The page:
Are we alone? Nobel Prize goes to 3 who tackled cosmic query
WASHINGTON – They are two of the most fundamental questions not just of science, but of humanity: How did we get here? And are we alone?
A Canadian-American cosmologist and two Swiss scientists split this year’s Nobel Prize in Physics on Tuesday for not quite answering those universal questions, but getting closer to the cosmic truths.
Canadian-born James Peebles, 84, an emeritus professor at Princeton University, won for his theoretical discoveries in cosmology, about what happened soon after the Big Bang that eventually led to the formation of galaxies and the universe as we know it.
Swiss star-gazers Michel Mayor, 77, and Didier Queloz, 53, both of the University of Geneva, were honored for finding an exoplanet — a planet outside our solar system — that orbits a sun-like star.
A day of deep astrophysics and talk of extraterrestrial life also included pop humor, with the Nobel Prize committee quoting from the theme song of the American TV sitcom, “The Big Bang Theory,” whose protagonists, Sheldon and Amy, won a physics Nobel in the series finale, and a giggling Peebles referring to singer Bob Dylan.
“This year’s Nobel laureates in physics have painted a picture of the universe far stranger and more wonderful than we ever could have imagined,” said Ulf Danielsson of the Royal Swedish Academy of Sciences, in announcing the laureates.
“Our view of our place in the universe will never be the same again.”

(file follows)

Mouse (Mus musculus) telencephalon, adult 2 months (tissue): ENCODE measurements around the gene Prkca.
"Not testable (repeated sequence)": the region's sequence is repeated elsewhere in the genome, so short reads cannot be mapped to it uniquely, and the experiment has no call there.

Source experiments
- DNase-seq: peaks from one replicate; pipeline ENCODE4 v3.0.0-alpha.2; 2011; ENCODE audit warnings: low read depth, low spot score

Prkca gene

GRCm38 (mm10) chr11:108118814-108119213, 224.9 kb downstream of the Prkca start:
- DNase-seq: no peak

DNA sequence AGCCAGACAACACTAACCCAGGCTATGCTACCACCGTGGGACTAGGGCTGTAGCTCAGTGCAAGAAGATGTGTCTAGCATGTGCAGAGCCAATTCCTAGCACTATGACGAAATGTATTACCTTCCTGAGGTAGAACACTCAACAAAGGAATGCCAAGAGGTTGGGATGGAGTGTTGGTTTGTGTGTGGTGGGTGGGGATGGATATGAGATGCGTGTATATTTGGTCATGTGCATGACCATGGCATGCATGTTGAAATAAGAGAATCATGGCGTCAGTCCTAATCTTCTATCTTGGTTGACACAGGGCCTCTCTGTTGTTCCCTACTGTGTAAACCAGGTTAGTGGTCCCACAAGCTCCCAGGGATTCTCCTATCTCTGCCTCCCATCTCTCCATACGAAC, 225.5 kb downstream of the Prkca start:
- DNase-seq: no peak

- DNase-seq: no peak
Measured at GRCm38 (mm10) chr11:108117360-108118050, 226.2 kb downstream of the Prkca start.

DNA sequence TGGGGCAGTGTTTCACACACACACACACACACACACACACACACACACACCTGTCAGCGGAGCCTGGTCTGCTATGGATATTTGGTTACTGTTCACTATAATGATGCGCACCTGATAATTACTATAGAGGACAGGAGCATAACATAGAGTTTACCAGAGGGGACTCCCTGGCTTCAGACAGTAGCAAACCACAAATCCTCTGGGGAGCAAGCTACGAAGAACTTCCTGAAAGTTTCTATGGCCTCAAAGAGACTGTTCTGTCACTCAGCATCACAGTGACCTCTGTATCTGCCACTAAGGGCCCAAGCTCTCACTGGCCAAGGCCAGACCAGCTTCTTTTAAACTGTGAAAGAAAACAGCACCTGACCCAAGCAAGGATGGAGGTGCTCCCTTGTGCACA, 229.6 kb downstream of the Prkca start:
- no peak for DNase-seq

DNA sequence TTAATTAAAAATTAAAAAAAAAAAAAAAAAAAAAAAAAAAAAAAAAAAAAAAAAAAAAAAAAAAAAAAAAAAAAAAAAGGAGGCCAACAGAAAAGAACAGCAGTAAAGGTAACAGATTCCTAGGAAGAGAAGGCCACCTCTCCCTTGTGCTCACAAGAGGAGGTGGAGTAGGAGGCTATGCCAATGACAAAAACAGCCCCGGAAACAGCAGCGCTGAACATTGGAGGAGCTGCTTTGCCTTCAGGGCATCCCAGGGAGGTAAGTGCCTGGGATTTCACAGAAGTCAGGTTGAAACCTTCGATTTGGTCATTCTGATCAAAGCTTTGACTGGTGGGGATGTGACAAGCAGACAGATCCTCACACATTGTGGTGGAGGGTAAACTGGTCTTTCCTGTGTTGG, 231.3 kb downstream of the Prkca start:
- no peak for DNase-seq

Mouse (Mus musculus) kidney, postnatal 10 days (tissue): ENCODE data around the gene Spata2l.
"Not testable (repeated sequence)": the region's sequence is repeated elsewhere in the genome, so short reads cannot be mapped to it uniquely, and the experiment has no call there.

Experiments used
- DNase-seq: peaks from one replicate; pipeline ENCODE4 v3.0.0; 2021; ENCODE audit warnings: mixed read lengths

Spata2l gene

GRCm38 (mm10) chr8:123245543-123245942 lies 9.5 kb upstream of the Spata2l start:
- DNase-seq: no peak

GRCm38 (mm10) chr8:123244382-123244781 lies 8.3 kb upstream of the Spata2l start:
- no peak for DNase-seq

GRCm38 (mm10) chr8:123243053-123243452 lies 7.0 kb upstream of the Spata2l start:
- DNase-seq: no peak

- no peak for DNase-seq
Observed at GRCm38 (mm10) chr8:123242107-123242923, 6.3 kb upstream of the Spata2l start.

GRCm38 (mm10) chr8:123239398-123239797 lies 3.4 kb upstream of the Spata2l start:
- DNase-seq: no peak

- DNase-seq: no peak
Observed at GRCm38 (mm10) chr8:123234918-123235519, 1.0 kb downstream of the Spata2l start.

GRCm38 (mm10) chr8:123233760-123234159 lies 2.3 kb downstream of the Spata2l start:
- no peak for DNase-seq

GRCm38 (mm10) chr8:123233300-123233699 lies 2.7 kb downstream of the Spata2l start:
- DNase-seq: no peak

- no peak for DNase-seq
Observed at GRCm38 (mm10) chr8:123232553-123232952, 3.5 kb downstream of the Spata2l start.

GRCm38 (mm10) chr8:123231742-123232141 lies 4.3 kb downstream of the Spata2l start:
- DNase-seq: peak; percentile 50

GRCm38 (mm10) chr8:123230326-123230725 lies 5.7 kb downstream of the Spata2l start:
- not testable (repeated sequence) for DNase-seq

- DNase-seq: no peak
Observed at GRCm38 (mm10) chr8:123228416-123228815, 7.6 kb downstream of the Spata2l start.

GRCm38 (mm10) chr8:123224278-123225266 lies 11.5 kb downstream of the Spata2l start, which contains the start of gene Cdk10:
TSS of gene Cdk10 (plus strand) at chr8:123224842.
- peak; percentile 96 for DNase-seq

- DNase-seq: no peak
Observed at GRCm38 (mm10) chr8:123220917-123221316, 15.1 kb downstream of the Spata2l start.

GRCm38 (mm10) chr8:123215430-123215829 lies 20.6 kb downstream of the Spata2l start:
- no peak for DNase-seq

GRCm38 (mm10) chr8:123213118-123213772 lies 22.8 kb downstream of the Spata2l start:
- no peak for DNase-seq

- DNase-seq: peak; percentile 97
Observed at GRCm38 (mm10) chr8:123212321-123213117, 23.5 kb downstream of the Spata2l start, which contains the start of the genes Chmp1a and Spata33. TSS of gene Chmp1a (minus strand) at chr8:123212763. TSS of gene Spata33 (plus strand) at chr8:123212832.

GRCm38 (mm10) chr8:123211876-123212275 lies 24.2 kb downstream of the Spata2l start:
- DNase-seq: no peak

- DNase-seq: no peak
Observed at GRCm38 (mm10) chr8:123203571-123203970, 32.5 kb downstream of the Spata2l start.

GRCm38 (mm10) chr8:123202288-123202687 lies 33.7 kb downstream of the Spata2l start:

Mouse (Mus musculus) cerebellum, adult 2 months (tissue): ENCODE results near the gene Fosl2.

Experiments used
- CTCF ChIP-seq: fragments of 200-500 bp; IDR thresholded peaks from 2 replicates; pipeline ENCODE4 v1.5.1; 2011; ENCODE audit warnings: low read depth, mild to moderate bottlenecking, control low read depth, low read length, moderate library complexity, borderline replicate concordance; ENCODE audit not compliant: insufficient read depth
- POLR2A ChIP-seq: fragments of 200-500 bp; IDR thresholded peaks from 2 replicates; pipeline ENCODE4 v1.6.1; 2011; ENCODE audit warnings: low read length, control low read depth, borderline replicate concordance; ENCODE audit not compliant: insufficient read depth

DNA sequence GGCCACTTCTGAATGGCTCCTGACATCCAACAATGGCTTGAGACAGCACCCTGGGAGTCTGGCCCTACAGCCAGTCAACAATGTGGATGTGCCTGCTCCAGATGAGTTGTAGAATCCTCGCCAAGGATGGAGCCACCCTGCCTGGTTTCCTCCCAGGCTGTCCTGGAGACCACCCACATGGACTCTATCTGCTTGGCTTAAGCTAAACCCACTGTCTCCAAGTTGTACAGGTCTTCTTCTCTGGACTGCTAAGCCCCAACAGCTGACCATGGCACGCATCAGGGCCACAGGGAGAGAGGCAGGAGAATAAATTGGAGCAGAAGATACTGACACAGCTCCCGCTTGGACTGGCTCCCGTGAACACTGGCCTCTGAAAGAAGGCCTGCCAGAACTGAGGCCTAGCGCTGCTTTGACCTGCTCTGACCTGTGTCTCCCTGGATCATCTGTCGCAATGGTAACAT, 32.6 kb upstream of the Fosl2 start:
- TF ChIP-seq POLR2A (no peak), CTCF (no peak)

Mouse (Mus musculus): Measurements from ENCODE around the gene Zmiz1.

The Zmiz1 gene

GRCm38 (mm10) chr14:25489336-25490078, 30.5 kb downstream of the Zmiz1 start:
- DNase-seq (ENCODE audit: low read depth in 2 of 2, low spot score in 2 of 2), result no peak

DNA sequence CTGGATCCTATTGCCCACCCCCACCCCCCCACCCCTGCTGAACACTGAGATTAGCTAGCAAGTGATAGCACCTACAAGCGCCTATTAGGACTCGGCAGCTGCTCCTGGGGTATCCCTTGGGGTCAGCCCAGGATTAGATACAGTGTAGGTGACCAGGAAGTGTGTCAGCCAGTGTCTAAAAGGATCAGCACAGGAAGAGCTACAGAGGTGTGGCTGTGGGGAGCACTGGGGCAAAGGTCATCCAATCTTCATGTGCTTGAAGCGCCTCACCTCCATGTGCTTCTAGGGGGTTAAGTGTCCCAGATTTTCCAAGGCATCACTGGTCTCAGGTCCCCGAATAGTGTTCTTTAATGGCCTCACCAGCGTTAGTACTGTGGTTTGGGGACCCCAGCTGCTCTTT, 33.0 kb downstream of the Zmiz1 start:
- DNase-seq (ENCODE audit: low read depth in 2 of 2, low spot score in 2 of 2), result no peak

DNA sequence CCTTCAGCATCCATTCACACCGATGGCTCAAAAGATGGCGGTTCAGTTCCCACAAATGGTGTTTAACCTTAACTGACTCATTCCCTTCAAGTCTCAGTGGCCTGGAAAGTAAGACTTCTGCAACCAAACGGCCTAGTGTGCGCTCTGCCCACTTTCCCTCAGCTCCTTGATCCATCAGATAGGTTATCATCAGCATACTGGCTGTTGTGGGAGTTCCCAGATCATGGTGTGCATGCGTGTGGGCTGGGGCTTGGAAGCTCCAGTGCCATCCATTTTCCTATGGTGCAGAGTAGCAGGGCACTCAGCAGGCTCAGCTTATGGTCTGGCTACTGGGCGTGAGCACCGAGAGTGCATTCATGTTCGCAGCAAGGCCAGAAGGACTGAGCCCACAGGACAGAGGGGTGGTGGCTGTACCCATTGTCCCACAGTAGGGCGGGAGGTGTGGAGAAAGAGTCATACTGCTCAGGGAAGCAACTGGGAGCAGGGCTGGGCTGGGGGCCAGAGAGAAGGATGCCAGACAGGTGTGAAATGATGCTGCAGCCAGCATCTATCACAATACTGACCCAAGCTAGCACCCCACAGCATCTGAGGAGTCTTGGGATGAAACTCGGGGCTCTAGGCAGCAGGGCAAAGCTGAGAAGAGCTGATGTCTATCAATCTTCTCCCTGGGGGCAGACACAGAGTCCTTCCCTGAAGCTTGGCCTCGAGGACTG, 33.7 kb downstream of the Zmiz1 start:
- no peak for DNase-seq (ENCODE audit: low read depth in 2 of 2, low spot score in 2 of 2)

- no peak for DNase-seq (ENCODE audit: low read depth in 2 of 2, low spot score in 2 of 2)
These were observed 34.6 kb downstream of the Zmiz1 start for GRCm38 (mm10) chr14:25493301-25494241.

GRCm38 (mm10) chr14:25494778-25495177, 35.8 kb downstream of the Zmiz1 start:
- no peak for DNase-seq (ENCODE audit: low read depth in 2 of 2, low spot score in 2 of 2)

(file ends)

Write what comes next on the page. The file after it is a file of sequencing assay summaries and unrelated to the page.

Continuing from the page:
Peebles’ work is a deeply theoretical look back in time and space at how the universe came to its current form, mostly filled with dark matter and dark energy we can’t even see. It’s probably the first Nobel for purely theoretical cosmology, instead of something observed, noted CalTech physicist Sean Carroll.
Peebles, hailed as one of the most influential cosmologists of his time, who realized the importance of the cosmic radiation background born of the Big Bang, will collect one half of the 9-million kronor ($918,000) cash award.
“Much of it will go to charity,” Peebles told colleagues at a Princeton news conference. Then after a pause, he changed that to “Some of it will go to charity. Some of it will go to our children.”
Mayor, who is an astrophysicist, and Queloz, an astronomer who is also at the University of Cambridge in Britain, will share the other half. Their finding of the first planet outside our solar system circling a star like our own made astronomers look harder for life elsewhere in the universe.
“Maybe we can discover some form of life. We don’t know what kind of form,” Mayor said Tuesday as he arrived in Madrid for a scientific speaking engagement. He said scientists “are absolutely certain that a lot of these planets have good conditions for life.”
Mayor and Queloz started a revolution in astronomy when they discovered 51 Pegasi B, a gaseous ball comparable with Jupiter, in 1995 — a time when, as Mayor recalled, “no one knew whether exoplanets existed or not.”
That was “the first step in our search for, ‘Are we alone?'” said astronomer Lisa Kaltenegger, director of the Carl Sagan Institute at Cornell University.
More than 4,000 exoplanets have since been found in the Milky Way, and scientists think one out of every four or five stars have planets. “We have 200 billion stars out there in our galaxy alone, so I like our chances,” Kaltenegger said.
Queloz was meeting Tuesday with other academics interested in finding new planets when the press office at Cambridge University interrupted to tell him the big news: He had won the Nobel. He thought it was joke at first. /gsg
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